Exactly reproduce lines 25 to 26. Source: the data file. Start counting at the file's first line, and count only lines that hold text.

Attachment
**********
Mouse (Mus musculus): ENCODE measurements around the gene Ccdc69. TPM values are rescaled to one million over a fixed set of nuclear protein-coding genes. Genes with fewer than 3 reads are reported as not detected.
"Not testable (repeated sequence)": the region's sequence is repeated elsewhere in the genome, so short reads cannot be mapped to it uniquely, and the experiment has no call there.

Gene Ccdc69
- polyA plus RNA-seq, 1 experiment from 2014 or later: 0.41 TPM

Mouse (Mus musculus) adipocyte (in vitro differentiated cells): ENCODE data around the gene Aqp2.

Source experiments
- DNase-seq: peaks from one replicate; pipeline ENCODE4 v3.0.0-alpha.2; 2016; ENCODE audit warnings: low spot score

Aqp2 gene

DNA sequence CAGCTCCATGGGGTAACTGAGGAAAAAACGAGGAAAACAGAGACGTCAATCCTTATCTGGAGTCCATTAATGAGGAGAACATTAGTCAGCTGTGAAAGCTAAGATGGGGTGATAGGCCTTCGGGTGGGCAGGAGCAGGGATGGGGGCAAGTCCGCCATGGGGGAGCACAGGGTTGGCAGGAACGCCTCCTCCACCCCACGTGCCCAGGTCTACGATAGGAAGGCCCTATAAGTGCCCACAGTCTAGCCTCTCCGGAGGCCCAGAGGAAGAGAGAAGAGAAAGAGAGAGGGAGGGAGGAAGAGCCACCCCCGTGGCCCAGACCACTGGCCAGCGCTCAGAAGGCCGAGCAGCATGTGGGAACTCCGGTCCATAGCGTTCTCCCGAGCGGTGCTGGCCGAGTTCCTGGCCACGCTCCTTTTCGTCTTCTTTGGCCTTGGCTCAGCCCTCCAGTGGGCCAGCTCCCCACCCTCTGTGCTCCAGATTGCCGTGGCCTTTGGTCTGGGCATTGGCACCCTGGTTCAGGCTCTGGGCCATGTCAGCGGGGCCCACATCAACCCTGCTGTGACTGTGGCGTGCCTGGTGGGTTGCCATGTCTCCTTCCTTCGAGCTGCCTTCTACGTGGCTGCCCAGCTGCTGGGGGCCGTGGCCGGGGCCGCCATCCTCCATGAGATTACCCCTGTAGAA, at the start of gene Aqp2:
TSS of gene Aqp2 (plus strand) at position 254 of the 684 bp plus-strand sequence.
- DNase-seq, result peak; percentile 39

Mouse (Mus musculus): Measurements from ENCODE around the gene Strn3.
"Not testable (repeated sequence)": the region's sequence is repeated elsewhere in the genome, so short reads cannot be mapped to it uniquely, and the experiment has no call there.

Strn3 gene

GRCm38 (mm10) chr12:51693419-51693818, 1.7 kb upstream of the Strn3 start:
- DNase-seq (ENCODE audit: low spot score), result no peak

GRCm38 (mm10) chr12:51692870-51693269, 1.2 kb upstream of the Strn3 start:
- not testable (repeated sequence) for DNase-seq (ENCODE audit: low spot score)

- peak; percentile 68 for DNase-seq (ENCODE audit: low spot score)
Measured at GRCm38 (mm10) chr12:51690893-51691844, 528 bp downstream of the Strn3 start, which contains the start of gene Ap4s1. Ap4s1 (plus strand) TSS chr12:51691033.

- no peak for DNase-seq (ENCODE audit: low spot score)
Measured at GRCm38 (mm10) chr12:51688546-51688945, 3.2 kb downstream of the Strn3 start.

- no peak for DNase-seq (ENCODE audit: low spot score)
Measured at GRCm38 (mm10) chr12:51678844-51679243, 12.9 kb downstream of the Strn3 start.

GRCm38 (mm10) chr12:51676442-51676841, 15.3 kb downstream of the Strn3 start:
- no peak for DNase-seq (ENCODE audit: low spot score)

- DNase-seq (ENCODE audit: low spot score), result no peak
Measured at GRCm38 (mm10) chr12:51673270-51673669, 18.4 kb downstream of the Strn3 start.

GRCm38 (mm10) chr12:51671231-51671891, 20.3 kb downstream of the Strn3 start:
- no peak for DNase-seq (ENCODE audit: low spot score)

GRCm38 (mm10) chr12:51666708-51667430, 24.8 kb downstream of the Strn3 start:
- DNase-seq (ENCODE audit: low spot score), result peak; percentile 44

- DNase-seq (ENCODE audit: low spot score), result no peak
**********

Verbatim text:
GRCm38 (mm10) chr12:51676442-51676841, 15.3 kb downstream of the Strn3 start:
- no peak for DNase-seq (ENCODE audit: low spot score)